It was Wednesday morning and Johnson University’s customary 9 a.m. chapel groups were beginning. A group of around 30 students had gathered in the Eubanks Activity Center’s lower level lounge area to hear Johnson Alumnus and long-term missionary to Jordan, Matt Nance speak about what personal qualities are necessary in intercultural ministry.
“If you don’t have healthy relationships with people here, you’re not going to have healthy relationships with people on the field,” Nance said, echoing a sentiment often emphasized by the Intercultural Studies program.
The day’s meeting consisted of two chapel groups: the campus chapter of the International Justice Mission, and the student-led, mission-focused Harvesters.
Several minutes into Nance’s talk, Harvesters president Tate Abernathy discreetly entered the room with boxes from Dunkin Donuts. He later thanked Nance for his presentation while inviting everyone present to partake in the breakfast pastries.
Following chapel, I sat and munched on a coconut-crusted donut while talking with Abernathy about Harvesters’ mission as a campus organization.
“The purpose of Harvesters is to promote awareness of, prayer for, connection to and partnership with global missions among the student body,” Abernathy said, listing the four major functions of the organization.
Harvesters emphasizes awareness, prayer, connection and partnership by sponsoring events and gatherings that place focus on these values.
Each year, Harvesters selects missionaries to receive Johnson’s chapel offering, emphasizing partnership, but exhibiting the other three functions as well. This year, students have raised over $9,000 in support of Nick and Amanda Dunn and their ministry in Addis Ababa, Ethiopia. Through partnership with the Dunns, interaction takes place not only on a financial level, but on a spiritual and mental level as well. Students commit to pray for the couple and even send messages of encouragement. In return, the Dunns have recorded video updates on the progress of their ministry.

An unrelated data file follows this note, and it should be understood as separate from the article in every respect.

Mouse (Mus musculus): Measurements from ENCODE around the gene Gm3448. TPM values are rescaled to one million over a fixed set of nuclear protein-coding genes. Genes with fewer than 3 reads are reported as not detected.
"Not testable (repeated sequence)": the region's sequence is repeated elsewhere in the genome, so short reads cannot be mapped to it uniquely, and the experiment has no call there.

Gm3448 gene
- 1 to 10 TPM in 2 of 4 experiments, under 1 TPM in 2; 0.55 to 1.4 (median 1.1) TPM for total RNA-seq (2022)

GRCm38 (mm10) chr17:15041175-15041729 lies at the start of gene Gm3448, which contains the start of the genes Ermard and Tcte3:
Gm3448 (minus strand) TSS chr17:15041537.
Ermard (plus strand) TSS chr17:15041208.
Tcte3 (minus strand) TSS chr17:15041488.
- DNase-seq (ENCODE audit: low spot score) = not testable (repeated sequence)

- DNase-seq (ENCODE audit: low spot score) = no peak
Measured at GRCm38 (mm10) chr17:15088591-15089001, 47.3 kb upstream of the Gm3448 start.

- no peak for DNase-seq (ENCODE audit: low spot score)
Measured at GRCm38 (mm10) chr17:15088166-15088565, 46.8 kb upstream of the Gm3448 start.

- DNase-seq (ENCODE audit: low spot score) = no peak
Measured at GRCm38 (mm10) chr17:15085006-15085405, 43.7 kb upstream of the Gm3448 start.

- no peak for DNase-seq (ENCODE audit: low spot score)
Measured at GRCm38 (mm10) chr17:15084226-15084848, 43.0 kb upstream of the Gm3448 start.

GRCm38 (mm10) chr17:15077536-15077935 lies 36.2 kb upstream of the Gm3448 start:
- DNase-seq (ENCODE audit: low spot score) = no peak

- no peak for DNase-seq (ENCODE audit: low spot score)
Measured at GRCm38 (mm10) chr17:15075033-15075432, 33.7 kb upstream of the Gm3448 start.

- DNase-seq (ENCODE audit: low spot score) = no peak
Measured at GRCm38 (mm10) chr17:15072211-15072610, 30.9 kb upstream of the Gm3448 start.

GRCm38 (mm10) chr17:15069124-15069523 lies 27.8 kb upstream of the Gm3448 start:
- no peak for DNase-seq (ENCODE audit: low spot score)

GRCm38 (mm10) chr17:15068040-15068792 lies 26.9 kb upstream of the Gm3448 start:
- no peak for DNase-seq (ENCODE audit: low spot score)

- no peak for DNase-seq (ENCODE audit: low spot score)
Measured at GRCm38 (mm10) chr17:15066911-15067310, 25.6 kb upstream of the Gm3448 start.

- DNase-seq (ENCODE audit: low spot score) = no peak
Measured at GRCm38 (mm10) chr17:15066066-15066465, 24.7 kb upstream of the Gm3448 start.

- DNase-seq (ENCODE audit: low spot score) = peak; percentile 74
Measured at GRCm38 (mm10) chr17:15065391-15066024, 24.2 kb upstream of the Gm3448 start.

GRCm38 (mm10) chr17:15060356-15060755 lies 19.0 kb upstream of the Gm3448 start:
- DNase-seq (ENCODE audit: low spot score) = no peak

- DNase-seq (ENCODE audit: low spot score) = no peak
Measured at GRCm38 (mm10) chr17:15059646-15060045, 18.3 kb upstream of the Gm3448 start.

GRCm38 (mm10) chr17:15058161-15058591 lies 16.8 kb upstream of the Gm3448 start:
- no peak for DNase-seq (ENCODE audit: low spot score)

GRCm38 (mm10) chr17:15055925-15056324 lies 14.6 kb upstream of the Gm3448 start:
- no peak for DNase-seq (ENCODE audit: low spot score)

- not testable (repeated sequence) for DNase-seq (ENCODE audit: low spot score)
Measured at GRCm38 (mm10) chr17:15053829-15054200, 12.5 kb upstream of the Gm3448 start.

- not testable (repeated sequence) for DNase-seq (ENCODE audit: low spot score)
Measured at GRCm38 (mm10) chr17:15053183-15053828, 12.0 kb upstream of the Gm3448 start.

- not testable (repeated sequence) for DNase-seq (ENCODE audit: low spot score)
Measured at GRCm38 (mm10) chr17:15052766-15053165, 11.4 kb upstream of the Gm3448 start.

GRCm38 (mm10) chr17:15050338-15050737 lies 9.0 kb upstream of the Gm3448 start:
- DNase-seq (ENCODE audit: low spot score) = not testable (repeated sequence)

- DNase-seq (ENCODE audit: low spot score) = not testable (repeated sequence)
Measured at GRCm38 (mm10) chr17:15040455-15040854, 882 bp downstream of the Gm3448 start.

In addition to partnership Harvesters provides an opportunity for connection to those on the mission field by sponsoring trips to the International Conference on Missions, and hosting people like Matt Nance to speak in chapel. These interactions help students to gauge their own potential calling to ministry.
“It’s providing those kinds of opportunities where students can just have short-term, non-committal, face-to-face pouring into with current missionaries,” Abernathy said.
Harvesters also seeks to engage the student body in the prospect of missions by raising awareness at events like last semester’s Giant Paint by Numbers, which presented information about various mission fields, and by encouraging prayer at events like Ignite, an all-night prayer meeting that took place this semester.
As the Intercultural Studies program seeks to prepare students for missions, Harvesters supplements the program by immersing students in the concept of serving Christ through relationship.